As Property Prices Increase, London Is No Longer The UK’s Most Expensive City
High-priced real estate and low wage increases make the UK among the most unaffordable cities to live in Europe.
So much for Brexit killing Britain’s property market. Prices in the UK continue to rise as if the vote to leave the EU never happened. In fact, London isn’t even the UK’s most expensive place to live, according to Lloyd’s Bank’s annual housing affordability analysis, which compares the cost of buying a home in an area with its average regional pay.
That honor goes to coveted university city of Oxford. It has an average house price of £385,37, which is 10.7 times the average annual gross earnings in the city—£36,033. But Oxonians’ need not think they can trade their leafy cottages retreats for fancy condos in London because the capital house prices are actually still more expensive. The same study saw Greater London named the second least affordable UK city, with the average house price 10.5 times higher than average earnings.
In fact, Britain’s home affordability is the worst it’s been in eight years. London also had the highest house price growth over the last five years, with average prices up by 57 percent. And let’s not forget that Londoners earn a lot more, on average, than the rest of the country, Oxford included. Overall, if you want a cheap place to live, The UK isn’t it. Cambridge, Britain’s other equally famous university city, also made the top three of most expensive cities as UK property prices continued to rise throughout 2016.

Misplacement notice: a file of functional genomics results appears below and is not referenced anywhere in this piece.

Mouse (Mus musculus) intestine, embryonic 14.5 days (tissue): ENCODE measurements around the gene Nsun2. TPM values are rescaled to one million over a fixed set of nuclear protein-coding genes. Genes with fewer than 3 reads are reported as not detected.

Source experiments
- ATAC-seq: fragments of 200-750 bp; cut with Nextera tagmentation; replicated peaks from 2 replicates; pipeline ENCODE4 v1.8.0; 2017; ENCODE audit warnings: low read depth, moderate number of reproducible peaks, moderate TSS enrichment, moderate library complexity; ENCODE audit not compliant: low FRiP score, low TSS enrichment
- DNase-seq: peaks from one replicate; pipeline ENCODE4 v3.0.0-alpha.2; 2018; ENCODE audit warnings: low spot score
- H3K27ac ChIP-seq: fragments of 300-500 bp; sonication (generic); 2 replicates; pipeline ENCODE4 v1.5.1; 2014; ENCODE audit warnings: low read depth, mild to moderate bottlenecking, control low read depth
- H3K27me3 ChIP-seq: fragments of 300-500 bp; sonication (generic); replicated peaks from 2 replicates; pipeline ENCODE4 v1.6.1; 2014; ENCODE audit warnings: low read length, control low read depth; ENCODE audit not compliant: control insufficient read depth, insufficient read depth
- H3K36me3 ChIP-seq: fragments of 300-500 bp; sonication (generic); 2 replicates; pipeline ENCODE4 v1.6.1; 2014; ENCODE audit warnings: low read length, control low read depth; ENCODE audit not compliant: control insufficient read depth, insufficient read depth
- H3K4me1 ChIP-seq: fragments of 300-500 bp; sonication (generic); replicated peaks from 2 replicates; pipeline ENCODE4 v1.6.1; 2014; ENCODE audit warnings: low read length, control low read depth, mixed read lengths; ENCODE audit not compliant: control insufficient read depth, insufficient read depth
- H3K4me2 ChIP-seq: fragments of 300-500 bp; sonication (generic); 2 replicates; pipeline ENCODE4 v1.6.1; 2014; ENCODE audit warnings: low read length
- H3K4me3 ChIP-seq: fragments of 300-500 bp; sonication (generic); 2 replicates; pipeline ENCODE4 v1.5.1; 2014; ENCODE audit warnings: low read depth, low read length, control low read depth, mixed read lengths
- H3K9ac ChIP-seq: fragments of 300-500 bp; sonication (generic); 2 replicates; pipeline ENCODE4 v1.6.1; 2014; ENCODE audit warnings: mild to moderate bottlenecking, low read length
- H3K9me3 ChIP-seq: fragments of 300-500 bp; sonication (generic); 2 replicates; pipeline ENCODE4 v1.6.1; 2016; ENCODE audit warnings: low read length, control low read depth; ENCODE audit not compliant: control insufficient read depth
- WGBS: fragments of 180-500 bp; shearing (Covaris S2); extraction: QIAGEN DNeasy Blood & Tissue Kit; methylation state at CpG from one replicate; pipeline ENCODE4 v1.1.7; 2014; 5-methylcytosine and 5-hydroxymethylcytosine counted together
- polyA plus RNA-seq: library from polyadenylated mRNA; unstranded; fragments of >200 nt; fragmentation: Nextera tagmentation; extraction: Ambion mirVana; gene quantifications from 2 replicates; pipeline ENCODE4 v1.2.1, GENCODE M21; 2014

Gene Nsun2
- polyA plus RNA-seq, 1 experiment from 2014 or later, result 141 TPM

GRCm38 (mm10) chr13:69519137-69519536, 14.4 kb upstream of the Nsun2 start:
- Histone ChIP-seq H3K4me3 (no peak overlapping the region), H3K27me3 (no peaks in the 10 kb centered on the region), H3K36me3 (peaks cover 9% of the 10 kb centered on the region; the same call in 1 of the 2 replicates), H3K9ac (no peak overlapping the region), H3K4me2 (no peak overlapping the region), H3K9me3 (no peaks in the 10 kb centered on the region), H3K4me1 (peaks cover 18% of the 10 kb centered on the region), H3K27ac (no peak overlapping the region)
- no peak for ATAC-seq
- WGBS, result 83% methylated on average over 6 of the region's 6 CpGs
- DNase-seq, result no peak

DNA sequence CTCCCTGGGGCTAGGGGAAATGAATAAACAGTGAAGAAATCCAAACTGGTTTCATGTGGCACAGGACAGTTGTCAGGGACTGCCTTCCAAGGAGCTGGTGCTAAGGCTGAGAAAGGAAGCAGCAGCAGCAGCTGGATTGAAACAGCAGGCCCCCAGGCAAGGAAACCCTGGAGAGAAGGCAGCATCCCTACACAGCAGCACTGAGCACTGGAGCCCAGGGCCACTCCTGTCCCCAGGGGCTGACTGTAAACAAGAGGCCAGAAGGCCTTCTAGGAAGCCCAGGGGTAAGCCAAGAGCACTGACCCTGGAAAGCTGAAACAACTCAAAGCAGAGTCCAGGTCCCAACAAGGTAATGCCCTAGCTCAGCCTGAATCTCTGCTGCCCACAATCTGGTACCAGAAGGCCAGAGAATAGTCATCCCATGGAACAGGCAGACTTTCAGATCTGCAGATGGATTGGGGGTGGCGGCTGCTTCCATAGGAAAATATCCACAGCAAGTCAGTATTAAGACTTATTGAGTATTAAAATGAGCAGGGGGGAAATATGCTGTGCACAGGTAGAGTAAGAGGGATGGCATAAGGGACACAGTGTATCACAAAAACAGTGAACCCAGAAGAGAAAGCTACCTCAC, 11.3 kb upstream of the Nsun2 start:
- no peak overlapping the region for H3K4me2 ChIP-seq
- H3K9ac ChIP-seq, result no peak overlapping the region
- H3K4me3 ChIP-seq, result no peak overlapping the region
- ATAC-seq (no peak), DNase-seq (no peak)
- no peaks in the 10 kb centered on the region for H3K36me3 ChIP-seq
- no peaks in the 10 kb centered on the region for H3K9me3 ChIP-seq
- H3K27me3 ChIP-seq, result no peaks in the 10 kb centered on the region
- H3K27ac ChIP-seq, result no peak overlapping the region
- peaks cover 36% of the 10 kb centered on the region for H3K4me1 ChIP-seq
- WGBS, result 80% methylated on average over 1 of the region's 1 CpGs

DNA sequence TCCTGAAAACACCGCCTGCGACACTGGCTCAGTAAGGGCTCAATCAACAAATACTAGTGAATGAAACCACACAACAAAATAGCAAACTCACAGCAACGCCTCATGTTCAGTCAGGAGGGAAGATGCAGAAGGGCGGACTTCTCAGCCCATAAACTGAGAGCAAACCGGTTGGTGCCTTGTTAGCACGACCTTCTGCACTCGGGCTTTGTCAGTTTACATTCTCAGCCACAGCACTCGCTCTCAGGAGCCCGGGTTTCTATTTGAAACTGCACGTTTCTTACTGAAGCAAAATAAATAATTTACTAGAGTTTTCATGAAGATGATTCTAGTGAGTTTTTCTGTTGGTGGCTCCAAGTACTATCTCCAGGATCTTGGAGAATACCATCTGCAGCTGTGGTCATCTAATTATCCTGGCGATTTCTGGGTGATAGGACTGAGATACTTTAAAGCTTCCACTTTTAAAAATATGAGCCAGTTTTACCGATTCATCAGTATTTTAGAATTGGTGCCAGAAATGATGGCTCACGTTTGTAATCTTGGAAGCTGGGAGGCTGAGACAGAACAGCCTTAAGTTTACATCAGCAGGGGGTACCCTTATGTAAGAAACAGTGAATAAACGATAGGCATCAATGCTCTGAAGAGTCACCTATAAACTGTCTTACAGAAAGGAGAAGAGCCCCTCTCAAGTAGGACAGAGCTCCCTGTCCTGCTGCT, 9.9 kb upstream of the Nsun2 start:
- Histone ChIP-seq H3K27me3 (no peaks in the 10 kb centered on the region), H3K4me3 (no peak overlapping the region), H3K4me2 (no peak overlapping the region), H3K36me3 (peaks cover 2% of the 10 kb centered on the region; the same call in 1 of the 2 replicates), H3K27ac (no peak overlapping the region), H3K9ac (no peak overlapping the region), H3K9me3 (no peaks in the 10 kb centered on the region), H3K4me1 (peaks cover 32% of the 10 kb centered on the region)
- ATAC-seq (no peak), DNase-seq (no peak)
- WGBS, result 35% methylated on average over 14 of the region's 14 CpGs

The one two punch of rising house prices and slow wage increases have put more and more Brits on a financial knife edge. In fact, research by Joseph Rowntree Foundation finds 668,000 households unable to afford essentials such as food, heating, and clothes, which underline the precarious nature of work in Britain.
One section of British society not complaining too much about the house price increase are those employed in the real estate industry, in particular, professionals such as surveyors whose pay has increased by 7.2 percent according to the Royal Institution of Chartered Surveyors. That figure exactly matches the rise in house price in 2016, as measured by the Office for National Statistics (ONS).
However, a more telling indication of the economy as a whole in the UK can be seen by the income of realtors, which actually fell by 21 percent during 2016, despite UK wages inching up last year by 2.6 percent. Compared to the increase in property prices, and rents, which are the highest in Europe, though, Britain is not a place to save money. Another reason so many Brits are praying that Brexit doesn’t actually come to fruition.